So, I think 30 years is an appropriate sentence for this particular individual under all of the circumstances. And I have considered all of the Title 18, United States Code, section [3553(a)] factors.

J.A. 43. The court did not further explain its sentencing decision.


Collington's timing was unfortunate. Less than four months after his sentencing, Congress passed the Fair Sentencing Act of 2010, Pub. L. No. 111-220, 124 Stat. 2372. As we explained in detail in United States v. Wirsing, the Fair Sentencing Act reduced sentencing disparities between cocaine and crack cocaine offenses, which were widely criticized for producing racially disproportionate sentencing outcomes. 943 F.3d 175, 177–78 (4th Cir. 2019); Fair Sentencing Act, § 2, 124 Stat. at 2372. Under the Fair Sentencing Act's reforms, Collington's statutory maximum sentence would have been twenty years—ten years less than the thirty-year sentence imposed by the district court. See 21 U.S.C. § 841(b)(1)(C) (setting a mandatory maximum sentence of twenty years’ imprisonment for possession with intent to distribute five or fewer grams of crack cocaine).1 However, the Fair Sentencing Act only gave prospective relief to individuals sentenced after its enactment, leaving those like Collington without access to sentencing relief. See United States v. Black, 737 F.3d 280, 284–85 (4th Cir. 2013).

In 2018, Congress passed the First Step Act to remedy this gap by making the Fair Sentencing Act's reforms retroactive. See United States v. Chambers, 956 F.3d 667, 670 (4th Cir. 2020); see also First Step Act of 2018 (“FSA”), Pub. L. No. 115-391, § 404, 132 Stat. 5194, 5222. In particular, section 404(b) of the First Step Act permits individuals such as Collington to petition the sentencing court to “impose a reduced sentence as if sections 2 and 3 of the Fair Sentencing Act of 2010 ․ were in effect at the time the covered offense was committed.” FSA § 404(b), 132 Stat. at 5222 (citations omitted).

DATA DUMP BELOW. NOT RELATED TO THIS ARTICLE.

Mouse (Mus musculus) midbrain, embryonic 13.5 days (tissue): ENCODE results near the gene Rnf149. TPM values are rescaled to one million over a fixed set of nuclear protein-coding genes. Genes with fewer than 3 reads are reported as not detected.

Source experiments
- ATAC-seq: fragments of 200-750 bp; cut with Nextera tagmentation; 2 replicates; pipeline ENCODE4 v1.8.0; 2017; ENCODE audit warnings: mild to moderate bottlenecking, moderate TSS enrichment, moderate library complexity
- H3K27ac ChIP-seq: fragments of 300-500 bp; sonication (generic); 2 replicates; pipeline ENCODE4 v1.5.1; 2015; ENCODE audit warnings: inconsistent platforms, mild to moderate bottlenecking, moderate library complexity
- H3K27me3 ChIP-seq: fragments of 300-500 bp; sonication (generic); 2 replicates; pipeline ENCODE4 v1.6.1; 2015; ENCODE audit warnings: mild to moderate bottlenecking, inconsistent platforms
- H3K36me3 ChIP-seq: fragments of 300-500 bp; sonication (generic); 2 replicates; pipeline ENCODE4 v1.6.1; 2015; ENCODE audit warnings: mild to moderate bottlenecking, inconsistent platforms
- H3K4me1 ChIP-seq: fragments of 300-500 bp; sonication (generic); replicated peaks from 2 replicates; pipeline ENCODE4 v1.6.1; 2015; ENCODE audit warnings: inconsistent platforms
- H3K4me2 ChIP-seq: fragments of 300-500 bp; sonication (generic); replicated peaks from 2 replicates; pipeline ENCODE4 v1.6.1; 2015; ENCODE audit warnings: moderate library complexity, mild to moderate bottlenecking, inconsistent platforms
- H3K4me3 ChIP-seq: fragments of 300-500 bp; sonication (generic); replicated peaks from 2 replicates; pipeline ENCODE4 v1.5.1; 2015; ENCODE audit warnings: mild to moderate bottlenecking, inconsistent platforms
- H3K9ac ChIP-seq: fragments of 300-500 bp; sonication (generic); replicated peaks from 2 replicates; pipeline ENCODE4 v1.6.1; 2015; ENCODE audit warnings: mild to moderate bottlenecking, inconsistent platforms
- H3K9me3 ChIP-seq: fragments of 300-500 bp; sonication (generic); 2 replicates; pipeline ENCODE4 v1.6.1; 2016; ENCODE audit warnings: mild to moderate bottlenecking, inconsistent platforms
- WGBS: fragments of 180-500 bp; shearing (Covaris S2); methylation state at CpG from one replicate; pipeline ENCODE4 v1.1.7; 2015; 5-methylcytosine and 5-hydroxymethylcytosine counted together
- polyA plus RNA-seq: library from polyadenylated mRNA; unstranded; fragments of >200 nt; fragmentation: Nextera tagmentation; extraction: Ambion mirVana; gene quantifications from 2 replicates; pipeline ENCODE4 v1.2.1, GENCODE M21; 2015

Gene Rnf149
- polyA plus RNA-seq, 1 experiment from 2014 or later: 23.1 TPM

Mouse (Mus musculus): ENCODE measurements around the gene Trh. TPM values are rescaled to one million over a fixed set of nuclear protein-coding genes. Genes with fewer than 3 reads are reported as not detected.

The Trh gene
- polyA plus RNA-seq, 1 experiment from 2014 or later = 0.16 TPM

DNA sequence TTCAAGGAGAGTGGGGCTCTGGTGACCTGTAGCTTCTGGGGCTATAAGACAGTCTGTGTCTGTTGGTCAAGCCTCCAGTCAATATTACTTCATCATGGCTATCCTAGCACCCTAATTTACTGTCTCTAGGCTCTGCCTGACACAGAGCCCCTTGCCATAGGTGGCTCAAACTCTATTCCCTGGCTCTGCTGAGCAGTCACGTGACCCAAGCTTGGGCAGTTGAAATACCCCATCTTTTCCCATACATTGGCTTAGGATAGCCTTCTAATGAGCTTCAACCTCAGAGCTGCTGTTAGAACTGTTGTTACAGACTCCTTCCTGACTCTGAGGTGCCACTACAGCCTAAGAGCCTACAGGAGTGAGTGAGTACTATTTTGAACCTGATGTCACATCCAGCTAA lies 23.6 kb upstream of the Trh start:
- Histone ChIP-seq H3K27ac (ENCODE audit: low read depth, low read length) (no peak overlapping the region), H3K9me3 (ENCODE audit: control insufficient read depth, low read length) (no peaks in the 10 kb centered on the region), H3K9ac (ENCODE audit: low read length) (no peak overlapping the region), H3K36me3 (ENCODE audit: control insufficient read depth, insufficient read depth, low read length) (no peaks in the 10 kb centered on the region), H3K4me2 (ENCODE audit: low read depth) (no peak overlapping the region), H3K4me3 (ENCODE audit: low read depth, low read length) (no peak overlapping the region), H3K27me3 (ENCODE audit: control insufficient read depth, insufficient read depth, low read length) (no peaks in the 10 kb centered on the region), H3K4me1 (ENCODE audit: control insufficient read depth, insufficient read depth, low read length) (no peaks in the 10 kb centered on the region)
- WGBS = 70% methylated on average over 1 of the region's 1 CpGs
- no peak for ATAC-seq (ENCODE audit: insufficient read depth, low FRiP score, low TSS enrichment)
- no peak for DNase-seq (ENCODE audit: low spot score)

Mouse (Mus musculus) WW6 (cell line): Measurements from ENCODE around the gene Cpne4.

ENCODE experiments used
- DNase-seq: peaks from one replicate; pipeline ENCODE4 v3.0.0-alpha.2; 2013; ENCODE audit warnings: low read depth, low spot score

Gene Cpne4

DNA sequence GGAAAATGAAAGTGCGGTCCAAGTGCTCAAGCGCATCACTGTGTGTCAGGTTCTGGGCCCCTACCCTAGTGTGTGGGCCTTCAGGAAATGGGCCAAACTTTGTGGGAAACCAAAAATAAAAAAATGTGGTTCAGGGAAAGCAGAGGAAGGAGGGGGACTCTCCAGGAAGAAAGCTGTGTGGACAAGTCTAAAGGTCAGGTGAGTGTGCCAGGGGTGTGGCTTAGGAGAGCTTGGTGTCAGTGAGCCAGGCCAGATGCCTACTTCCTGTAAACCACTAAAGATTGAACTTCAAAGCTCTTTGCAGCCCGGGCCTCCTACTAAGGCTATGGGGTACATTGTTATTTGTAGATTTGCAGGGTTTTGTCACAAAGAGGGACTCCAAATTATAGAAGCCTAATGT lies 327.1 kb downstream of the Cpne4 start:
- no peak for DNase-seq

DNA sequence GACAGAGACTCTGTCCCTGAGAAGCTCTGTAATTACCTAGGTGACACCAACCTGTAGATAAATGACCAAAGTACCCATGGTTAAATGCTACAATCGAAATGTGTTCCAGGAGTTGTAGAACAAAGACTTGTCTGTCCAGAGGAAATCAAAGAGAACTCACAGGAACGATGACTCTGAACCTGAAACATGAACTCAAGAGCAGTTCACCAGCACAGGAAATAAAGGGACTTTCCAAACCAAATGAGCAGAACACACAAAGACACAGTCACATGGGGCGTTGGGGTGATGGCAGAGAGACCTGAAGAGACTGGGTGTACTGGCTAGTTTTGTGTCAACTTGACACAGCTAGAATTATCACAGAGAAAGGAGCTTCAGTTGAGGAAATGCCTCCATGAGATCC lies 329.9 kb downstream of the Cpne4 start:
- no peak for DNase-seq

In 2019, Collington filed a motion for sentencing relief under section 404(b), arguing that his sentence is unconstitutional because it is in excess of the statutory maximum made retroactively applicable by the First Step Act. The district court entered a text order on April 24, 2019, holding that Collington was eligible for First Step Act relief; requesting sentencing memoranda; and indicating its intent to consider “the new statutory range, the advisory guideline range, the factors in 18 U.S.C. § 3553(a), and any evidence of post-sentencing mitigation.” J.A. 18.

Collington submitted a sentencing memorandum on May 7, 2019, arguing again that the court should reduce his sentence by at least ten years to 240 months—the current statutory maximum. Collington also submitted some evidence of post-sentencing mitigation in the form of education courses taken while incarcerated as well as his prison work history. The government did not submit a sentencing memorandum.

On May 15, 2019, the district court entered a text order denying Collington's motion. The court correctly calculated Collington's statutory maximum sentence and Guidelines range but stated that “nothing requires the Court to reduce [Collington's] sentence,” despite recognizing that he “is now subject to a statutory maximum of 20 years and a supervised release term of at least 3 years.” J.A. 19. In denying Collington's motion, the district court stated that it had “thoroughly reviewed the record and the § 3553(a) factors,” and based its decision on “the seriousness of [Collington's] drug count and the cross-reference to murder in [Collington's] PSR.” Id. The district court also emphasized that it had originally sentenced Collington to thirty years’ imprisonment pursuant to a plea agreement.